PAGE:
Entropy

September 29th, 2005

Arrggghh! I can't stand it anymore! My mess has taken over our apartment -- piles of papers (documents, receipts, bills, CD's, DVD's, and I think I just saw something with lots of legs moving among the clumps on my desk). It's too much. I am trying to accept myself as I am, but this much messiness invalidates my self, and encumbers the two other beautiful selves who live with me (not counting our pet cornsnake, Snakey, or that thing I possibly just saw skittering nearby) with an unacceptable burden of visual and practical static. ...

I first encountered the concept of entropy during my freshman year of college, while I was busily flunking physics. One thing that did stick was that entropy = disorder (or maybe that entropy = the tendency toward disorder -- can you begin to see why I flunked?). In a closed system, things will tend toward disorder unless you add energy.

Here's an example: your bedroom. Your bed, once made, will, during the normal course of things, become unmade. That will just happen. However, your unmade bed will not, in the normal course of things, re-make itself. For your bed to become made, in the closed system of your room, you (or your enabler) must add energy; i.e., someone must do the work of making the bed. And if somebody wants, God forbid, "hospital corners" ... well, that requires even more energy.

Physicists have a formula that precisely describes the relationship between matter, energy, and entropy. Normally, I would now quickly switch to another screen on my browser and try to Google my way to that very formula, then come back here and insert it as if I'd held it in my head all these years. But this is a time of crisis, and I must try to maintain my ... um ... oh yeah, my focus. (I do remember, by the way, that physicists represent entropy with a capital S -- but not, heaven help me, why!)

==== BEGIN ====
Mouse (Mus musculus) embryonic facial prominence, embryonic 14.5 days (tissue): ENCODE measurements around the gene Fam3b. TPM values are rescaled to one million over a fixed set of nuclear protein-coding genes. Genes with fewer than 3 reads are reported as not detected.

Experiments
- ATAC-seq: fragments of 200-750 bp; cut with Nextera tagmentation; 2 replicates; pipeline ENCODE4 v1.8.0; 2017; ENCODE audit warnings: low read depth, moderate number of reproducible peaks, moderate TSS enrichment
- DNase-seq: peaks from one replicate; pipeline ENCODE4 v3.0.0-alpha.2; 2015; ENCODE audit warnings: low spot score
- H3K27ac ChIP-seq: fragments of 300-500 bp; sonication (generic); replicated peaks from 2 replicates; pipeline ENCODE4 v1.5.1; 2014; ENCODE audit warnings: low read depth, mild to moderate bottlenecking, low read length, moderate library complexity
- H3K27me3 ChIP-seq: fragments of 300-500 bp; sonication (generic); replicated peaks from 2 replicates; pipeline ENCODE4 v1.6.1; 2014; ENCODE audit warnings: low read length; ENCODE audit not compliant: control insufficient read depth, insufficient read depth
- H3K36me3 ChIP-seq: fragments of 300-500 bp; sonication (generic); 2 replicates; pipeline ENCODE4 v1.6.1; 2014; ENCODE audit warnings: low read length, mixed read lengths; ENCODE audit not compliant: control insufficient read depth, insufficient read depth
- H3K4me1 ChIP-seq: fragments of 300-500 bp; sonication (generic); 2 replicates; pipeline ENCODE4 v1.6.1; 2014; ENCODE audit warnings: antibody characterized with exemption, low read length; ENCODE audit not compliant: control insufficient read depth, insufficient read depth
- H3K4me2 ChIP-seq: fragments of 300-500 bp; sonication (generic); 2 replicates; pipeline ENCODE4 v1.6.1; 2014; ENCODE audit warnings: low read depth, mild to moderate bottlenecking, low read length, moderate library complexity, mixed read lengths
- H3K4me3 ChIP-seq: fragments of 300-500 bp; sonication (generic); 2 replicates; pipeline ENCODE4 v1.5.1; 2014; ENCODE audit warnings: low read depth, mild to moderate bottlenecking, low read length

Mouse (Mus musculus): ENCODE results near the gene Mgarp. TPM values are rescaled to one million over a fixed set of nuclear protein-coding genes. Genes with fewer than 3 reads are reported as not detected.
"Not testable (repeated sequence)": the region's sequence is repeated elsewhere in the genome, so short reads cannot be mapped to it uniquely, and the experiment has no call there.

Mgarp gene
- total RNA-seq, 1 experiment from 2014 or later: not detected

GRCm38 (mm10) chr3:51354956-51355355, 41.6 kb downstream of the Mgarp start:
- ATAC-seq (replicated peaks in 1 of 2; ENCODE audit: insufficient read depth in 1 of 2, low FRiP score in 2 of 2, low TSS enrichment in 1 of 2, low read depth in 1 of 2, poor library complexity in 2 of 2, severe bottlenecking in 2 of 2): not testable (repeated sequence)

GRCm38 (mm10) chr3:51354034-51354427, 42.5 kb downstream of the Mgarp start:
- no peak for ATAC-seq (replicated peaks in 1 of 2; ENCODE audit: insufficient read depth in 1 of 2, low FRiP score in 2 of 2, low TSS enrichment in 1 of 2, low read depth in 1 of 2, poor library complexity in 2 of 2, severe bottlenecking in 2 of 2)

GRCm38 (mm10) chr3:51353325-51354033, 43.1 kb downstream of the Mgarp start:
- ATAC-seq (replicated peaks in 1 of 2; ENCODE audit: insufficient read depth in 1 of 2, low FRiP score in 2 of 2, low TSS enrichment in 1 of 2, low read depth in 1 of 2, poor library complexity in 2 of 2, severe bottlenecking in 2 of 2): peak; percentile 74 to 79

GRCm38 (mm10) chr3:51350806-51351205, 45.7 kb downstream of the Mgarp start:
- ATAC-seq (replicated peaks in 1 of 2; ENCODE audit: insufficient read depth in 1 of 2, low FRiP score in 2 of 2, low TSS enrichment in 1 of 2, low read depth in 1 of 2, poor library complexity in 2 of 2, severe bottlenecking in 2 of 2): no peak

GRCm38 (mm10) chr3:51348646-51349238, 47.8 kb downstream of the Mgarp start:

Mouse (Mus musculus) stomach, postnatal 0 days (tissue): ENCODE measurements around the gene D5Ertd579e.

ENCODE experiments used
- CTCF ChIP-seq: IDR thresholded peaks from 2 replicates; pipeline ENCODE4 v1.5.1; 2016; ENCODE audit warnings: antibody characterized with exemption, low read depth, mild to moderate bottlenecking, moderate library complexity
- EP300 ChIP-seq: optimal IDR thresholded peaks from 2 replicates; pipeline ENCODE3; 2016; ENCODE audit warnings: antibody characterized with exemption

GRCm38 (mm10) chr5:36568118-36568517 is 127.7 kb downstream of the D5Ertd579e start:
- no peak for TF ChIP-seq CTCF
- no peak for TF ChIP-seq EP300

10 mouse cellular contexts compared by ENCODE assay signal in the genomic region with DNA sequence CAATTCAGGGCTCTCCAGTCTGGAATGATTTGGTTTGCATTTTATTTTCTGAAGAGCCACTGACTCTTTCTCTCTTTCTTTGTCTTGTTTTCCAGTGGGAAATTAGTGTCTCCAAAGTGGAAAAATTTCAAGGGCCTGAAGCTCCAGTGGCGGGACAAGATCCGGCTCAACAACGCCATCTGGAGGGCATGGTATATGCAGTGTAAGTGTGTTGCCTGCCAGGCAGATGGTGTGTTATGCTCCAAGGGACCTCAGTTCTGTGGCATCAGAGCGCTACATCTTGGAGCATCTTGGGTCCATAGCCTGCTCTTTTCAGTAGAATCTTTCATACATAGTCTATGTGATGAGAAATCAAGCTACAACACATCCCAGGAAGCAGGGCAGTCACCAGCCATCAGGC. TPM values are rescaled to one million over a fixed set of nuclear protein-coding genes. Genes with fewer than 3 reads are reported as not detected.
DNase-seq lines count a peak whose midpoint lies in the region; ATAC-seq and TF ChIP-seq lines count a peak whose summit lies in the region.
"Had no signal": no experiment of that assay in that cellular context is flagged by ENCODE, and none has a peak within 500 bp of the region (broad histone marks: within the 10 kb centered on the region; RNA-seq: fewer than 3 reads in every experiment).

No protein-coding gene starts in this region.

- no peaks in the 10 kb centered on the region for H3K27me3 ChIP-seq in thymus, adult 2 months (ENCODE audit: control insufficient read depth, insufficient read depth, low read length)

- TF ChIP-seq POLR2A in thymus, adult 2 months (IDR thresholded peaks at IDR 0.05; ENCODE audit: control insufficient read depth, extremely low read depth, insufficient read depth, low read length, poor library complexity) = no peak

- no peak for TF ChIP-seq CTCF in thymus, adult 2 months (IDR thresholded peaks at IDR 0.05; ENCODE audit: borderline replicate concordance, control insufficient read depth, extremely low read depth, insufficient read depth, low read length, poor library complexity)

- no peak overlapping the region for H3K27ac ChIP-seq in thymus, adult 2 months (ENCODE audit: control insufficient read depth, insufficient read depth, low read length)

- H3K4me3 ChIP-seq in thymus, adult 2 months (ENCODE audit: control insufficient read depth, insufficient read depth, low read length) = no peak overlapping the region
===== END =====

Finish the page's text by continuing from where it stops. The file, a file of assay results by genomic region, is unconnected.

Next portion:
I have, in the past, purchased -- and sometimes even read -- books about How To Get Organized. I have read a book by an organizer Oprah likes, and also by an organizer who believes that perhaps I am using just one side of my brain (which would explain quite a lot). I have even bought a deck of inspirational cards, each of which has an organizing tip. I lost it. I also may have lost some of the books as well. I don't know. I'm afraid to look under the white sheets that my wife has placed over some of my huger mess-piles, so as not to freak out our son's piano teacher when he visits. ...

This is my new plan: I am going to try to hire a "clutter coach." I don't really have the money, but I don't care -- and who knows, maybe I do have some money and it's under one of the sheets, or maybe it's being eaten by that possible insect on my desk. But this entropic condition must be dealt with.

Right after I check my emails. ...

Entry Filed under: let's digress

4 Comments

  • 1. Julie Bernstein  |  September 29th, 2005 at 3:02 pm

    If you have success in decluttering let me know – Ziggy and I are dealing with the exact same problem in our apartment.

  • 2. Travis  |  October 3rd, 2005 at 12:15 pm

    I know what you mean. I’ve got the same problems. I gotta get organized. Little things, like my apartment, my possessions. I should get one of those signs that says, ‘One of These Days I’m Gonna Get Organizized.’

  • 3. Noelle  |  October 4th, 2005 at 7:44 am

    You could have the clutter coach on the show, like on Oprah. One woman had not cleaned her house for 2 years,it was a warning for all us clutterers to change our ways. I’m trying. We just moved and now we have to figure new ways of storing the stuff.

  • 4. Josh Kornbluth  |  October 15th, 2005 at 2:06 pm

    Actually, I’ve hired a clutter coach (named Agnes). As she puts it, “I learned organizing in Germany!” — sounds good to me. She’s coming over Tuesday — my apartment and I are hoping for the best!


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